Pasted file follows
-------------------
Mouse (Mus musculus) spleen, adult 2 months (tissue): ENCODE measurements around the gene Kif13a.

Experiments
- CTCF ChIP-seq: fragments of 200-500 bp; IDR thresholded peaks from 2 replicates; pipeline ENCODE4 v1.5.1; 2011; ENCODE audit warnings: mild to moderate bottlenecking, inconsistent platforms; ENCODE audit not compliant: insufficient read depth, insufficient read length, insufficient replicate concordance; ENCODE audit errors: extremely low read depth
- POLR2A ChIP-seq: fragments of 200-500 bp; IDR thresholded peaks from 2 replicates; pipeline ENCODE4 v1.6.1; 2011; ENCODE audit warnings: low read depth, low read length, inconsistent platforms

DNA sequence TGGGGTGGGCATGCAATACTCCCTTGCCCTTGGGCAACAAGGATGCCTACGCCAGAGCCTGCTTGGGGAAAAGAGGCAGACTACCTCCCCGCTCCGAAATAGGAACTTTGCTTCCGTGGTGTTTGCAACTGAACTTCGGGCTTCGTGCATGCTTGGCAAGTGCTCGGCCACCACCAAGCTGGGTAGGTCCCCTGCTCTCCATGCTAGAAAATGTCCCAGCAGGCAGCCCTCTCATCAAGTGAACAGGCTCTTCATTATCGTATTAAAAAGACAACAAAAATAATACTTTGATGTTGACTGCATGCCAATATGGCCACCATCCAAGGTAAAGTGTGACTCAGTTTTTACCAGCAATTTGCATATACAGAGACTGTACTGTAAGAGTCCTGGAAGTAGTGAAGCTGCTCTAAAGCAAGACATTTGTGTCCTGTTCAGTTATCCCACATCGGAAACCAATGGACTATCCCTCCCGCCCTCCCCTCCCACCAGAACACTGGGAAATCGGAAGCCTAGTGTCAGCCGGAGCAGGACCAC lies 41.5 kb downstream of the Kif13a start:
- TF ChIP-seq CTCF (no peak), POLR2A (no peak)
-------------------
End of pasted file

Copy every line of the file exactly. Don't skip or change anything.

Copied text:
Mouse (Mus musculus) spleen, adult 2 months (tissue): ENCODE measurements around the gene Kif13a.

Experiments
- CTCF ChIP-seq: fragments of 200-500 bp; IDR thresholded peaks from 2 replicates; pipeline ENCODE4 v1.5.1; 2011; ENCODE audit warnings: mild to moderate bottlenecking, inconsistent platforms; ENCODE audit not compliant: insufficient read depth, insufficient read length, insufficient replicate concordance; ENCODE audit errors: extremely low read depth
- POLR2A ChIP-seq: fragments of 200-500 bp; IDR thresholded peaks from 2 replicates; pipeline ENCODE4 v1.6.1; 2011; ENCODE audit warnings: low read depth, low read length, inconsistent platforms

DNA sequence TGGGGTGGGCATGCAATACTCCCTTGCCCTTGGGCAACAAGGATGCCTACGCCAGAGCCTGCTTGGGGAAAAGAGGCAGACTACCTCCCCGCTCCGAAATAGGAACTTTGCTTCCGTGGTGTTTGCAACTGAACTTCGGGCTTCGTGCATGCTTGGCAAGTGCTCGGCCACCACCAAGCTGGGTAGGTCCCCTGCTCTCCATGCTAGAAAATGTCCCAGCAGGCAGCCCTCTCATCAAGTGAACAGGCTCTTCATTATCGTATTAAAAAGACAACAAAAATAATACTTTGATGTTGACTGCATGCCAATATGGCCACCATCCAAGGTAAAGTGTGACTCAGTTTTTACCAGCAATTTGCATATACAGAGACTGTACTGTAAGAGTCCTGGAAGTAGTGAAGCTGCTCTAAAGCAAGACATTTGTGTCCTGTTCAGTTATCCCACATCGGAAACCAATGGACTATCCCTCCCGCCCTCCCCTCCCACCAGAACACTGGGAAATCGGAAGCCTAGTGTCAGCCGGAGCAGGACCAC lies 41.5 kb downstream of the Kif13a start:
- TF ChIP-seq CTCF (no peak), POLR2A (no peak)